Offering the perfect temperature and humidity for storing wine, these rooms are like underground cathedrals, with high white walls and ceilings. The atmosphere is so muted, I can almost hear the wine ageing. “Wines that will go around the world,” my guide says softly. Every word we speak echoes around us.
During the wars, things were considerably more terrifying. Many hid from the fighting in the cellars, going about their daily lives underground. There was even a makeshift school for neighbourhood children set up in one of the caves during the Second World War.
Turns out I visited Champagne during what some are calling the worst season since 1956. There was hail, rot, rain and frost. But from a visitor’s perspective, champagne is the stuff of history and legend, and I can’t wait to return.
The process of making cognac is part science, part magic. Wine is distilled into eau-de-vie; that eau-de-vie then gets aged in wood barrels. Eventually it’s blended by master distillers into a type of special brandy that can only be called cognac if it comes from France’s Cognac region, 400 km southwest of Paris.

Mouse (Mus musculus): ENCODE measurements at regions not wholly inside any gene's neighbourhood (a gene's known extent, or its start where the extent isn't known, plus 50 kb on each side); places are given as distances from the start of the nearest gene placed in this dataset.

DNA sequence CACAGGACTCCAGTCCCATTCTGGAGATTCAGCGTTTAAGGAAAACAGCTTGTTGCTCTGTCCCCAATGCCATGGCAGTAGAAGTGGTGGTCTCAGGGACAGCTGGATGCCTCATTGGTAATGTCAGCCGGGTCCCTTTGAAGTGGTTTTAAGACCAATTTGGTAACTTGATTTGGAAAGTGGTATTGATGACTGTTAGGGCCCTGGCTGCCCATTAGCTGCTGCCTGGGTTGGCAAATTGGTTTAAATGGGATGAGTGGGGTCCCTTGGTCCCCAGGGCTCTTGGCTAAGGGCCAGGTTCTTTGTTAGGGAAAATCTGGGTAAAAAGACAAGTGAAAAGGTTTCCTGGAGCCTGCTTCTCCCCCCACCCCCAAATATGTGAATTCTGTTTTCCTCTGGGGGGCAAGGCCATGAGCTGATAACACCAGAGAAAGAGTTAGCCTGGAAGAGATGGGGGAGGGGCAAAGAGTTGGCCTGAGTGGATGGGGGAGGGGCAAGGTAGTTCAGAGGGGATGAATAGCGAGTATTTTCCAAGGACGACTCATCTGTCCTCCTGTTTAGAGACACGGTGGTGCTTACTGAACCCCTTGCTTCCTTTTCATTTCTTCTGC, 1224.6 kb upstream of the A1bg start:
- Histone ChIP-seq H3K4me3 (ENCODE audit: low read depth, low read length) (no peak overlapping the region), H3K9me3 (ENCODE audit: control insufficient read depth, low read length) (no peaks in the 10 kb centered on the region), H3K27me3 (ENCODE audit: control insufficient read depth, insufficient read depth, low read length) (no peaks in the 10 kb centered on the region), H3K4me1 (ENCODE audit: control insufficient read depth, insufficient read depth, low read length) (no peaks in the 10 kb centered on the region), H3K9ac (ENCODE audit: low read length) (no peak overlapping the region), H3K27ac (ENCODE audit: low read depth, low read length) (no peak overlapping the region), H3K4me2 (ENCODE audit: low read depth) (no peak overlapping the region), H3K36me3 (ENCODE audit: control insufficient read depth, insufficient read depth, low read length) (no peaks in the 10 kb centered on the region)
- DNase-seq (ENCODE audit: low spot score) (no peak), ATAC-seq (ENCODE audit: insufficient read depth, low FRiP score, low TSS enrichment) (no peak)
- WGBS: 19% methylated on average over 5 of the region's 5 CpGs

While the history of the region is as rich as Champagne’s, it’s the barrel-making that has me hypnotized here.
Some cognac houses buy their barrels. Some make their own. The team at Hennessy makes about 200 barrels a year for the distillery’s famous cognacs, and repairs many other barrels from supplies stored in its vast workshop.
It takes two years to become a cooper (a barrel-maker), and “it takes 10 years to become good,” says my guide with a chuckle.
Even the wood (French oak) can’t be rushed; it must spend three years outside in the rain, snow and summer heat before it’s ready to be turned into barrels. The bark is removed early in the game, as it adds unwanted and bitter tannins.
Then, the wood is turned into staves — the long planks that make up a barrel. Each is slightly tapered at the ends, so they all fit together into the classic barrel shape when bent. A single barrel is made of 32 to 36 staves and will contain about 350 litres of precious elixir.
Assembling a barrel is hard work. The cooper must line up each stave, pulling them all tight into the metal rings that hold the barrel together, and then toasting the interior to just the right shade of brown.